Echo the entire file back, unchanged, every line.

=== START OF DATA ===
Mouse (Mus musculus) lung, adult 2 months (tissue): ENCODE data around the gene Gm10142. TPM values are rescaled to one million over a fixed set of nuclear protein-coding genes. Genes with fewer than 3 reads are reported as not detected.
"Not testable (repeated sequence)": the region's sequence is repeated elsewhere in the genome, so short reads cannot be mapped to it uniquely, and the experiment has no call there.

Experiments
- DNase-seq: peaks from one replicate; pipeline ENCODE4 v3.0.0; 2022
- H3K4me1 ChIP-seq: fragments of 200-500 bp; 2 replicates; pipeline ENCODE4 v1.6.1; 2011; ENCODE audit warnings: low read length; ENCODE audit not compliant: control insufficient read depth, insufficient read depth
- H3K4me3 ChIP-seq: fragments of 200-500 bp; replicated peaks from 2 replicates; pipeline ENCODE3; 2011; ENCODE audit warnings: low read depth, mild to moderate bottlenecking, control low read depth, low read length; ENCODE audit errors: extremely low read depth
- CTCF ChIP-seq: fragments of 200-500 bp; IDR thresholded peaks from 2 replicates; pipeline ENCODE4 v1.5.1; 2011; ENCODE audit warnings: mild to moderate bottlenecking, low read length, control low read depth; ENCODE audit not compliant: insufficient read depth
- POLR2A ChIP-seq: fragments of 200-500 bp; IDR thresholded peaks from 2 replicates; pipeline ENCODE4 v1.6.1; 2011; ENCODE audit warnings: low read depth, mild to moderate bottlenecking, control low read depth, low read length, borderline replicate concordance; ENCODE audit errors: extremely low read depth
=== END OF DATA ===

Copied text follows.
Mouse (Mus musculus) lung, adult 2 months (tissue): ENCODE data around the gene Gm10142. TPM values are rescaled to one million over a fixed set of nuclear protein-coding genes. Genes with fewer than 3 reads are reported as not detected.
"Not testable (repeated sequence)": the region's sequence is repeated elsewhere in the genome, so short reads cannot be mapped to it uniquely, and the experiment has no call there.

Experiments
- DNase-seq: peaks from one replicate; pipeline ENCODE4 v3.0.0; 2022
- H3K4me1 ChIP-seq: fragments of 200-500 bp; 2 replicates; pipeline ENCODE4 v1.6.1; 2011; ENCODE audit warnings: low read length; ENCODE audit not compliant: control insufficient read depth, insufficient read depth
- H3K4me3 ChIP-seq: fragments of 200-500 bp; replicated peaks from 2 replicates; pipeline ENCODE3; 2011; ENCODE audit warnings: low read depth, mild to moderate bottlenecking, control low read depth, low read length; ENCODE audit errors: extremely low read depth
- CTCF ChIP-seq: fragments of 200-500 bp; IDR thresholded peaks from 2 replicates; pipeline ENCODE4 v1.5.1; 2011; ENCODE audit warnings: mild to moderate bottlenecking, low read length, control low read depth; ENCODE audit not compliant: insufficient read depth
- POLR2A ChIP-seq: fragments of 200-500 bp; IDR thresholded peaks from 2 replicates; pipeline ENCODE4 v1.6.1; 2011; ENCODE audit warnings: low read depth, mild to moderate bottlenecking, control low read depth, low read length, borderline replicate concordance; ENCODE audit errors: extremely low read depth